Published at Monday, April 02nd, 2018 - 03:59:54 AM. Balloon Chair. By Ernest Barnier.
Most chairs made in Australia before 1830 have saber-style front legs, some tapered and pegged (in an English provincial style), and others have turned front legs that were manufactured on a pole or treadle lathe. Machinery in the workshop at that time was very simple, driven by manpower in the form of a treadle or rotating flywheel: the job at hand was pretty well all hard slog. This period in our turbulent past of colonial cabinet-making is considered by all experts and connoisseur collectors alike as the only period worth collecting, as it was pure in style and as close to being completely hand-made as possible. Chairs of this period are mostly fitted with drop in seats and, on rare occasion, are caned below, allowing the seat to be removed for summer comfort. Chairs from this period are extremely hard to find.
The 1890s led to another major change in both style and design. The quality of timber available for furniture manufacture was by no means good compared to the timber used half a century earlier, but we were smarter now and knew how to make things stronger, quicker and even less expensive than before. However, this was done at the expense of hand carving, crisp, tight turnings and to the cherished designs of the past. Unfortunately this is progress; otherwise we would still be in the dark ages with clubs and caves. The style of the period was square, with turnings, machine-carved decoration, and pressings, and designed for mass-production, losing much of the character and finesse for which the earlier cedar chairs were renowned.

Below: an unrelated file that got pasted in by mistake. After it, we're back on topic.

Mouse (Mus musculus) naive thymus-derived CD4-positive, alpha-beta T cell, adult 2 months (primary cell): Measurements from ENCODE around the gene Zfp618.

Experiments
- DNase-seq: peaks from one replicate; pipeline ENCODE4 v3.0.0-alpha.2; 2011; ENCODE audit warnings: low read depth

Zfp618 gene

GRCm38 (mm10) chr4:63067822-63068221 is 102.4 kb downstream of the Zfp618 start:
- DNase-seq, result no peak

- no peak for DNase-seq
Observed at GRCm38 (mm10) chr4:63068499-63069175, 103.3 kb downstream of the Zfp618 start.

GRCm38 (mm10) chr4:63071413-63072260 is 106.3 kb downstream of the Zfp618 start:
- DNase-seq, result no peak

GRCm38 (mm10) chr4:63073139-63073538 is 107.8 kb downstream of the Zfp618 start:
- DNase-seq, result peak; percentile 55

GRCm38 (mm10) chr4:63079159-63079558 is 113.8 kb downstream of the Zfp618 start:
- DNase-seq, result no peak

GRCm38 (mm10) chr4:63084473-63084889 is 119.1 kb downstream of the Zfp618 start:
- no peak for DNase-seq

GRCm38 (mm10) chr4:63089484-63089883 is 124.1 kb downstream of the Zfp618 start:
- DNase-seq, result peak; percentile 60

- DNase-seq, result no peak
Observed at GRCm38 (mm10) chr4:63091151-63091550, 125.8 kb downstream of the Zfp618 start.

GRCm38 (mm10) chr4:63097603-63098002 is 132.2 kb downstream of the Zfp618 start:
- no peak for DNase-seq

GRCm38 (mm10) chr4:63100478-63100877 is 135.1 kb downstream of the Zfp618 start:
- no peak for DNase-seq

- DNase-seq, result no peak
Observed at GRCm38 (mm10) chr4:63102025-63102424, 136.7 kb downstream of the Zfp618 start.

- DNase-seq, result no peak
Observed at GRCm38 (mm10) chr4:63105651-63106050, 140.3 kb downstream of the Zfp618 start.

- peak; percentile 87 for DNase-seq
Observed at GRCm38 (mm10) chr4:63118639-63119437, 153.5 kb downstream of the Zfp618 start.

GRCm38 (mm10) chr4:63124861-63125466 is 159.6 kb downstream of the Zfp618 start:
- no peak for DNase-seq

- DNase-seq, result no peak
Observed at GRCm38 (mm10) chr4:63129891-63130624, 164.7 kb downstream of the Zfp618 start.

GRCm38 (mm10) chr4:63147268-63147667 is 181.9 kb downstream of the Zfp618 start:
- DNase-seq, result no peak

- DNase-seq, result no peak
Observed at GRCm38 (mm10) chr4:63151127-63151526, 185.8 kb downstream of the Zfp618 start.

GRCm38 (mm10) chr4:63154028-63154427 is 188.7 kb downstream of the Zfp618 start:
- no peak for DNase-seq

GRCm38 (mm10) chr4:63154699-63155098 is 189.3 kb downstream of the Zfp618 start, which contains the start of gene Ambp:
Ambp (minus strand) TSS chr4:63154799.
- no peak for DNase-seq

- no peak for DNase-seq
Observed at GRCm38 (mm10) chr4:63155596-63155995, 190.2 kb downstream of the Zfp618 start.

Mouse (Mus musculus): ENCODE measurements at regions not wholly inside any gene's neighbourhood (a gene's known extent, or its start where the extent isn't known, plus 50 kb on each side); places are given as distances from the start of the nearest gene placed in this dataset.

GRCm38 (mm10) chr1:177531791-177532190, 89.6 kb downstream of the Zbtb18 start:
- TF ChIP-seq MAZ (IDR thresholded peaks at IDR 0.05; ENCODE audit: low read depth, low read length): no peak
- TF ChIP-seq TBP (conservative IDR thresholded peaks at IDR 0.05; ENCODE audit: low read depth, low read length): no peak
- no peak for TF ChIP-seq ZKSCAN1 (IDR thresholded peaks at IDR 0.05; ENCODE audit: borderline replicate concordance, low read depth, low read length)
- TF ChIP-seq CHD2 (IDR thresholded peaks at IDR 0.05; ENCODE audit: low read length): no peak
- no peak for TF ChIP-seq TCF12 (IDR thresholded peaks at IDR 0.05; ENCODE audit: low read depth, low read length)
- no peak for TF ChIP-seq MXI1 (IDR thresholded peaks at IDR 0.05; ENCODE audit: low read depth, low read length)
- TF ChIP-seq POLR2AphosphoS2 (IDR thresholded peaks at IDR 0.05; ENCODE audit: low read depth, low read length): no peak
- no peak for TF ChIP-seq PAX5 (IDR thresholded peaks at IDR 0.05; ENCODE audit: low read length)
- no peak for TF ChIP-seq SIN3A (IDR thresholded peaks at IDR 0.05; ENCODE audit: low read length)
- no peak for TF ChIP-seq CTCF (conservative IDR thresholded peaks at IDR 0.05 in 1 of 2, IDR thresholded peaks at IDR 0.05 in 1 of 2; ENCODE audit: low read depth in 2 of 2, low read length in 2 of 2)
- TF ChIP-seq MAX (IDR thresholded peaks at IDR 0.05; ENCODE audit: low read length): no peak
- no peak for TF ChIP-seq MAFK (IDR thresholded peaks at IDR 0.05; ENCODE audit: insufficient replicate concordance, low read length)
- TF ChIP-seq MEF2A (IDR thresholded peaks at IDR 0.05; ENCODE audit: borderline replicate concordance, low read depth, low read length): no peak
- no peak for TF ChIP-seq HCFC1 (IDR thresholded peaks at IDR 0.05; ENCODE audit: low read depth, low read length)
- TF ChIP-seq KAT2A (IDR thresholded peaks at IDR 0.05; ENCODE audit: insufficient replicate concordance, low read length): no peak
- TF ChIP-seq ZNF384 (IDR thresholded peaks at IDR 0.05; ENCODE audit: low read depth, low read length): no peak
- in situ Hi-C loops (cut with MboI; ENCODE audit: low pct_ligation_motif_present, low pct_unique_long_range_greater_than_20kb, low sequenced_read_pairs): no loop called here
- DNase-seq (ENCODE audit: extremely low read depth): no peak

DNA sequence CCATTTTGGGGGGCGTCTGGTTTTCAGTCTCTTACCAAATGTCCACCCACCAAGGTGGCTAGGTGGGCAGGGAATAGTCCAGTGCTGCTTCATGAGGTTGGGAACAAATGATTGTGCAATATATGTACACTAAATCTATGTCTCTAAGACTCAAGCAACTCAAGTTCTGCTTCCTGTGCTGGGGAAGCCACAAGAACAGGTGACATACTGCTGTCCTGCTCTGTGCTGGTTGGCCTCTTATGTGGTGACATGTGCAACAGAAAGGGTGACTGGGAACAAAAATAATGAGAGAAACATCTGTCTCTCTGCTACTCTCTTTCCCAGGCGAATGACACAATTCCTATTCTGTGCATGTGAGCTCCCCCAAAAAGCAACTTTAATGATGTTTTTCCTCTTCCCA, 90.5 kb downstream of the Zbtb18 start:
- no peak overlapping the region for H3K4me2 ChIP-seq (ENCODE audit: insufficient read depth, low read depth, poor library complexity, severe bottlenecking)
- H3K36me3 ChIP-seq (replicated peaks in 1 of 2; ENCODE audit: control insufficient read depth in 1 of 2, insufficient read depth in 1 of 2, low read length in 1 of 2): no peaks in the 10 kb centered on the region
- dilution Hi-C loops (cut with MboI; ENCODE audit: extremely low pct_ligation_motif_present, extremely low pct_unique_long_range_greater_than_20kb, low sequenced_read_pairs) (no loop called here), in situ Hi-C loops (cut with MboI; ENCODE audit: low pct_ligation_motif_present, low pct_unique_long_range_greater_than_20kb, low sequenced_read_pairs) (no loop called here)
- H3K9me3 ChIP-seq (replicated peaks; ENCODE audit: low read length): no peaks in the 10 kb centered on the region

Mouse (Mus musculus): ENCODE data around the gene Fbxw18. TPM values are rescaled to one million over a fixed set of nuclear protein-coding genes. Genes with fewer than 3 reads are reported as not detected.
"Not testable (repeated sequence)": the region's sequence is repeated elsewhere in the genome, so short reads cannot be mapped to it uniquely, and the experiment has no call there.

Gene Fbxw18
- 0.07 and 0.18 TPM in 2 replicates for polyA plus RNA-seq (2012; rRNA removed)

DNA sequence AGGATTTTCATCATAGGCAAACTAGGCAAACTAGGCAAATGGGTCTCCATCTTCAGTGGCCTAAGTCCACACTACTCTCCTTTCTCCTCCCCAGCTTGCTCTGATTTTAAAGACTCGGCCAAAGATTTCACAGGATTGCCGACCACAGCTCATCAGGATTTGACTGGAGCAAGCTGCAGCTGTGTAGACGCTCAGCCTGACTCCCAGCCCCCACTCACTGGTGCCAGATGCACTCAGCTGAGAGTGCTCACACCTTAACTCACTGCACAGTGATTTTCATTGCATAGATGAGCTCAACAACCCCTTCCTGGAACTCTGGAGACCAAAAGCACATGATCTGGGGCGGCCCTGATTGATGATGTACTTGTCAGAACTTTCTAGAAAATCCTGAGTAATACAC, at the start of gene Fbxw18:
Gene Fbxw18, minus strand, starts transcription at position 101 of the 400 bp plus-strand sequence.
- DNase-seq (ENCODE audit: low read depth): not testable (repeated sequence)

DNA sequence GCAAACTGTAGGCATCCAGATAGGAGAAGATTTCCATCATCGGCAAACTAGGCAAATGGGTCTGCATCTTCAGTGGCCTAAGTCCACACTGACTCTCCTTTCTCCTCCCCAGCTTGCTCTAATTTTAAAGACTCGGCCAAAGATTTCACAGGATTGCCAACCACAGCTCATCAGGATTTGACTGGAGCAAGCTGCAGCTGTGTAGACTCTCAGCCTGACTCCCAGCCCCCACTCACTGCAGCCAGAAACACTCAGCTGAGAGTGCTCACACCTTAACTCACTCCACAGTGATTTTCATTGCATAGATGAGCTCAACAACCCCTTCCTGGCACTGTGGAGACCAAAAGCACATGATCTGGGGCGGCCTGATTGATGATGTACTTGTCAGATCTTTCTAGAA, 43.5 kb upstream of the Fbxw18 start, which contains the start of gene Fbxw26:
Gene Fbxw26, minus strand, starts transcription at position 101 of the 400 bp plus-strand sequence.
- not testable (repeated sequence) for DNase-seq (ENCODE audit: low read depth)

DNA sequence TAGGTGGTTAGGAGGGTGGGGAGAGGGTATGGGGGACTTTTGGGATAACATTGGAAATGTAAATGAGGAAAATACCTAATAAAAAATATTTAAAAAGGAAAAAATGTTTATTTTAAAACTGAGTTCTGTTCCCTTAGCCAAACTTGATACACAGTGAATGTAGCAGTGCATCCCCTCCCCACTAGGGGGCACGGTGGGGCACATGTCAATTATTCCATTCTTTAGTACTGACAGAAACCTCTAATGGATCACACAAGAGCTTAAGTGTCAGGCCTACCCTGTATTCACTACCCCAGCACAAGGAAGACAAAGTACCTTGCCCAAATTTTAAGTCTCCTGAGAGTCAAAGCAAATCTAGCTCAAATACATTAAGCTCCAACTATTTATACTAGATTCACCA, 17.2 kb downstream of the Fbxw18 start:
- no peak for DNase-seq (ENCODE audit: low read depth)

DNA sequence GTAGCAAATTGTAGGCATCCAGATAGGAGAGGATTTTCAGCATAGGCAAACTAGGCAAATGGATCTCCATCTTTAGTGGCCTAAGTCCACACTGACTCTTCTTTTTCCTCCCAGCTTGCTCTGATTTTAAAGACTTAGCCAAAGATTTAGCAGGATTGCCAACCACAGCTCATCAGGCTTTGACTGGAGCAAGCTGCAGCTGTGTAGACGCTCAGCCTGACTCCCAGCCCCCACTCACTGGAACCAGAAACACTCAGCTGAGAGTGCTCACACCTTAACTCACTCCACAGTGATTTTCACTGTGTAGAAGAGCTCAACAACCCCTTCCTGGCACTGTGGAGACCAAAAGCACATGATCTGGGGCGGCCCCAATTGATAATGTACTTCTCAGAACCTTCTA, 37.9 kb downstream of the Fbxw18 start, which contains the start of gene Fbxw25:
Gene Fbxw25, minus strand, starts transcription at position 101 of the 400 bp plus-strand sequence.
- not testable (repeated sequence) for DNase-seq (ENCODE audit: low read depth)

Any content, trademark’s, or other material that might be found on the Apptualizate.com website that is not Apptualizate.com’s property remains the copyright of its respective owner/s. In no way does Apptualizate.com claim ownership or responsibility for such items, and you should seek legal consent for any use of such materials from its owner.